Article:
Authors:
Lalit Bajaj

Pediatr Clin North Am 2018 Dec;65(6):1247-1256

Clinical Effectiveness, University of Colorado School of Medicine, Children's Hospital Colorado, 13123 East 16th Avenue B400, Aurora, CO 80045, USA. Electronic address:

This article discusses the implications of health care reform on the pediatric emergency department (ED). The author briefly discusses the health care costs and outcomes in the United States in comparison to other developed nations. The article discusses the impact of the Affordable Care Act and insurance expansion on the pediatric ED. Read More

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http://dx.doi.org/10.1016/j.pcl.2018.07.007DOI Listing
December 2018
1 Read

Recent Advances in Technology and Its Applications to Pediatric Emergency Care.

Pediatr Clin North Am 2018 Dec;65(6):1229-1246

Department of Biomedical and Health Informatics, Perelman School of Medicine at the University of Pennsylvania, Children's Hospital of Philadelphia, Roberts Center, 2716 South Street, 15th Floor, Philadelphia, PA 19146, USA.

Advances in technology are continuously transforming medical care, including pediatric emergency medicine. The increasing adoption of point-of-care ultrasound examination can improve timely diagnoses without radiation and aids the performance of common procedures. The recent dramatic increase in electronic health record adoption offers an opportunity for enhanced clinical decision-making support. Read More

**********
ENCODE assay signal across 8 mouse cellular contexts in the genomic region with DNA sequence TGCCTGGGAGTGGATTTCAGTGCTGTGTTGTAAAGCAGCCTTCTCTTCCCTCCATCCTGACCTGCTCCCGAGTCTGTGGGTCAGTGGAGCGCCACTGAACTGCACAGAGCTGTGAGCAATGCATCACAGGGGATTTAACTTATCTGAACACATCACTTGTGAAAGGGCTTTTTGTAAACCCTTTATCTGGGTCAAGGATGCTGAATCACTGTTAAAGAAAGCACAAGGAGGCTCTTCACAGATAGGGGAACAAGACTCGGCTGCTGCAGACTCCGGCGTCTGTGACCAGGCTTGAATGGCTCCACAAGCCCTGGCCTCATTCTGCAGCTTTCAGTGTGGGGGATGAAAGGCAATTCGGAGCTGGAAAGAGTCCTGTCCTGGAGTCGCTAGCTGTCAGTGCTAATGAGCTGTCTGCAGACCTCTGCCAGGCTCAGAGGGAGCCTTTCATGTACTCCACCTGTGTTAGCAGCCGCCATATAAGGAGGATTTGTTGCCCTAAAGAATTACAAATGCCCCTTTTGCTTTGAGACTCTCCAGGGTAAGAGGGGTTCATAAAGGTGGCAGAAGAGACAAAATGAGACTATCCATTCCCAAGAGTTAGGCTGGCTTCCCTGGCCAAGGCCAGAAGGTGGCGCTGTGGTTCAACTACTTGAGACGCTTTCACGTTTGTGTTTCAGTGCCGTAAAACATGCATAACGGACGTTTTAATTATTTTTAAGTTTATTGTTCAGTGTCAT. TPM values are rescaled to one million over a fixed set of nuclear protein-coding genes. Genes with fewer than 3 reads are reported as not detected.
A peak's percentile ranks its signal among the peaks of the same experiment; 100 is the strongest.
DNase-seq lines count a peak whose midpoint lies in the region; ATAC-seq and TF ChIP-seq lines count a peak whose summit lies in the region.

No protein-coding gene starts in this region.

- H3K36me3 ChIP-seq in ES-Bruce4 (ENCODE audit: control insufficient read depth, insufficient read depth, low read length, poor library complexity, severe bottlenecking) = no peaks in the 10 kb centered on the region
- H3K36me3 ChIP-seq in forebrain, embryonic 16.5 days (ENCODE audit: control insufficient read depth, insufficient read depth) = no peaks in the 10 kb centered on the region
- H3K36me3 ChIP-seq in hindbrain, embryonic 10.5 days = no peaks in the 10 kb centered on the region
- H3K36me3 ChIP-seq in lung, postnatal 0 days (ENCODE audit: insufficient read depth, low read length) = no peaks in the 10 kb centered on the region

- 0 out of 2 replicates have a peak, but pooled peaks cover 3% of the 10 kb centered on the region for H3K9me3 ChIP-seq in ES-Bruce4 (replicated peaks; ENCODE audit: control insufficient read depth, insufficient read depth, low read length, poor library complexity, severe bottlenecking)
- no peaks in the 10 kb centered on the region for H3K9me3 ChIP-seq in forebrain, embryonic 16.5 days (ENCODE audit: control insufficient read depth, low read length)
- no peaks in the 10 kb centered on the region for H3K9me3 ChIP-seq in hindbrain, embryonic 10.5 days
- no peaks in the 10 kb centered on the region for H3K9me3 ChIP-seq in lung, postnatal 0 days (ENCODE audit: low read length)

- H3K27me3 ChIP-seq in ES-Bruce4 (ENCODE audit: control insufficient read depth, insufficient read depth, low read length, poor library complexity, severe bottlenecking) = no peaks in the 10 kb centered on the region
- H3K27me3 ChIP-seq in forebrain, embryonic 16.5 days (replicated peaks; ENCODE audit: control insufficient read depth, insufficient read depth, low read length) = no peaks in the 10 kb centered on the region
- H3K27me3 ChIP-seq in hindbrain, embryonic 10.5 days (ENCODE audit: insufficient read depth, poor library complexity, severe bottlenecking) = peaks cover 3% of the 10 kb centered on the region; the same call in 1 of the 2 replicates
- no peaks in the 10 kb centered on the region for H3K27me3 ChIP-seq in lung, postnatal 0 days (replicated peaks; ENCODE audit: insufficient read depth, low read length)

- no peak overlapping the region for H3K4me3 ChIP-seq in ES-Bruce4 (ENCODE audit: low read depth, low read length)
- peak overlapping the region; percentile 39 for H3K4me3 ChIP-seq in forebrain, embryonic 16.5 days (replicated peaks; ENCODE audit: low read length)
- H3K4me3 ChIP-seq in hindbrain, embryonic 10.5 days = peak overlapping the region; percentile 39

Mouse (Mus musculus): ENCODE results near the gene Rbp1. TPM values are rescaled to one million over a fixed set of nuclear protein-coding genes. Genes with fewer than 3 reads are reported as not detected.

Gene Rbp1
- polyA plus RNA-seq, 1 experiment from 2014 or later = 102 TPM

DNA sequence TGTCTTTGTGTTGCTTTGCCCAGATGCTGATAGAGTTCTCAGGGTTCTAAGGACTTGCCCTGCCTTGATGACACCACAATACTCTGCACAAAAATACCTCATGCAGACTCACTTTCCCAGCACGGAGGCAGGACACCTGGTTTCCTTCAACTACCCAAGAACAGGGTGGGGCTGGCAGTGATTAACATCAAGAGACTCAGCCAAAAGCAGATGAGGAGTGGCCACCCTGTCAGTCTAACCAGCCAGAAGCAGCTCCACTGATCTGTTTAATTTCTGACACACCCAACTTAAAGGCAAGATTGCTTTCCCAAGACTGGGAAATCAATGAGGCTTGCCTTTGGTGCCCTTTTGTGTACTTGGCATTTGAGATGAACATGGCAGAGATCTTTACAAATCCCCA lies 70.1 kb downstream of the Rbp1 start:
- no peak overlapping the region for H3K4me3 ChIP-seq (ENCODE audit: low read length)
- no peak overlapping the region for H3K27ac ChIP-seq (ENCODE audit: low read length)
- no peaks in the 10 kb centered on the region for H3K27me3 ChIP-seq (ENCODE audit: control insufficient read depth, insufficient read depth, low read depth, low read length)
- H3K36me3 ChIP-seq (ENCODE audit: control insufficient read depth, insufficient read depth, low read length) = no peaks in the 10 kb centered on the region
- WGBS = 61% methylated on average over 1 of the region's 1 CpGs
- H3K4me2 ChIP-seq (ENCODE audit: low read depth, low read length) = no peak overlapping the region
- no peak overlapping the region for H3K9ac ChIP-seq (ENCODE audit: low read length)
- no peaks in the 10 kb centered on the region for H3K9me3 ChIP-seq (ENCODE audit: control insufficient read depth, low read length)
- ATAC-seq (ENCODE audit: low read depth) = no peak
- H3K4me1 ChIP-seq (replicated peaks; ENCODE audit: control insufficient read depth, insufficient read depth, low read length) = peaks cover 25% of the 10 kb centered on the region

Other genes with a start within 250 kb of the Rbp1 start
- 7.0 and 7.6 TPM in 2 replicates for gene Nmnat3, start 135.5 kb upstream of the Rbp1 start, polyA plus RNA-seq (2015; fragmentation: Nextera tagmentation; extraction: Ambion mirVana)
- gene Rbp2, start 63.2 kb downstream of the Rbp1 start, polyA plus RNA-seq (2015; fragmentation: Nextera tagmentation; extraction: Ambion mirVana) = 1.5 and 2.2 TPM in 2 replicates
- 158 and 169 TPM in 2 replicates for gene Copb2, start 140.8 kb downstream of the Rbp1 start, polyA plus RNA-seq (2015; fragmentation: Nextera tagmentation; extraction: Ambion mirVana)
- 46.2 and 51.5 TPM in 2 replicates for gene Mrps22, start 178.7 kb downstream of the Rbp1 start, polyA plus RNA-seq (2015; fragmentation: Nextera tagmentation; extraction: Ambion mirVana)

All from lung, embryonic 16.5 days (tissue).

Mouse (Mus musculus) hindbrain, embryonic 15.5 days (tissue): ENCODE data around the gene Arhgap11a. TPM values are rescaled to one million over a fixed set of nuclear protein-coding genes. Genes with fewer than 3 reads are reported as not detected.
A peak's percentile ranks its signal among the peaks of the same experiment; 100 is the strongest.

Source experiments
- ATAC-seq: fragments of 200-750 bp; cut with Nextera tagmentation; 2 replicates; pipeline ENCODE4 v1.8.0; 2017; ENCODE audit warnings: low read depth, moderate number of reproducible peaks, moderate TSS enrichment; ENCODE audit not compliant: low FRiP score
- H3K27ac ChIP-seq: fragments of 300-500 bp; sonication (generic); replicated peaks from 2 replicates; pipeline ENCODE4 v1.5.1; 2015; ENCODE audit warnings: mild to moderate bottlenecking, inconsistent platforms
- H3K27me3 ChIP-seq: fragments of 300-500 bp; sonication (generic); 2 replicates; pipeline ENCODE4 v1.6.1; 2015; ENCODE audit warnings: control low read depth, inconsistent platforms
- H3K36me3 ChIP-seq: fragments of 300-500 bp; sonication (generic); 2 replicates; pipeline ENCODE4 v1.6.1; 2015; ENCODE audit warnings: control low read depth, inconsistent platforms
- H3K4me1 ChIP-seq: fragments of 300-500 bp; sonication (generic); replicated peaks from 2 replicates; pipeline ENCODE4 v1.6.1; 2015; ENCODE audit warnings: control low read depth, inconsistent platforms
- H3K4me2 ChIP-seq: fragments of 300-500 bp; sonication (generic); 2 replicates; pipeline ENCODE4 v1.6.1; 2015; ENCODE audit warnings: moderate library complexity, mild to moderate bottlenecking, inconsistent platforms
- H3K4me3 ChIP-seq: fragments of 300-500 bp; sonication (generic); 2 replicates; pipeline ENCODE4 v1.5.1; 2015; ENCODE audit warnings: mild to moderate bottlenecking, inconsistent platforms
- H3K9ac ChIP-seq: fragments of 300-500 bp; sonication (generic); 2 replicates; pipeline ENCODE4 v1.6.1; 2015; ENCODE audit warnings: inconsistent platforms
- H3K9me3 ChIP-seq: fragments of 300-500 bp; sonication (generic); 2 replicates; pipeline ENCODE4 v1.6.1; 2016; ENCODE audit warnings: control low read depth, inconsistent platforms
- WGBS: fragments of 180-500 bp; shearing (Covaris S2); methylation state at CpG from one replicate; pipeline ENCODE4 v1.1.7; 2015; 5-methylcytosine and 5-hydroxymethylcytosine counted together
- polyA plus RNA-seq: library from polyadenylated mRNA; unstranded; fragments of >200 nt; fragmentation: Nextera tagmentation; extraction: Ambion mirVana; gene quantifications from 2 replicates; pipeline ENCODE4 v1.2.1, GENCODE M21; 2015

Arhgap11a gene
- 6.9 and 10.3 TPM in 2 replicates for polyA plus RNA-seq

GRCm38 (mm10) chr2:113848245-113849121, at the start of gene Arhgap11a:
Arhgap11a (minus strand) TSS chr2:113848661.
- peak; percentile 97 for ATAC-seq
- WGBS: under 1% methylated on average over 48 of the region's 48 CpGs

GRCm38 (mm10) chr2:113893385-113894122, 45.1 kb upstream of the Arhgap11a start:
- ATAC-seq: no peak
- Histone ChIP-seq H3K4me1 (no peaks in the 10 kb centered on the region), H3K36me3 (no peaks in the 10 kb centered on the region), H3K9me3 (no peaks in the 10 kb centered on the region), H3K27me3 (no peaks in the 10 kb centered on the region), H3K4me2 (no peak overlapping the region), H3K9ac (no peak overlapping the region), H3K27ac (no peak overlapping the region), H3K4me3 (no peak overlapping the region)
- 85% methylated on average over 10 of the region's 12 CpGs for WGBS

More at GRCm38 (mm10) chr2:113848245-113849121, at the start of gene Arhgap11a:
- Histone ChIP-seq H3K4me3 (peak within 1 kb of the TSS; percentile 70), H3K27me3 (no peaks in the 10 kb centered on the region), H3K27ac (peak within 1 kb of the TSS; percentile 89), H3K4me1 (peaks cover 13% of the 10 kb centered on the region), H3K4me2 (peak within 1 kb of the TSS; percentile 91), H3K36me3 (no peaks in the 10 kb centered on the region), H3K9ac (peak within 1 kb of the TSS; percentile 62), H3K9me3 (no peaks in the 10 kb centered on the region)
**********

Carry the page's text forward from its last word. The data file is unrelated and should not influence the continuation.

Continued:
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http://dx.doi.org/10.1016/j.pcl.2018.07.013DOI Listing
December 2018
1 Read

Advances in Medical Education and Implications for the Pediatric Emergency Department.

Pediatr Clin North Am 2018 Dec;65(6):1221-1227

Departments of Emergency Medicine and Pediatrics, University of Michigan, 1500 East Medical Center Drive, SPC 5303, Taubman Center, B1 - 354, Ann Arbor, MI 48109-5303, USA.

The learning environment of the pediatric emergency department is composed of many layers that provide opportunity for intervention to improve the education of residents and medical students. Creating an intentional plan of targeted interventions at the levels of learner, teacher, and department can create a culture where education is highly regarded. This article briefly defines the learning environment and explores strategies for improving clinical teaching at these various levels through improved teacher-learner relationships, entrustment, and the implementation of teaching strategies that can be easily incorporated into the busy and time-stretched work of the pediatric emergency department. Read More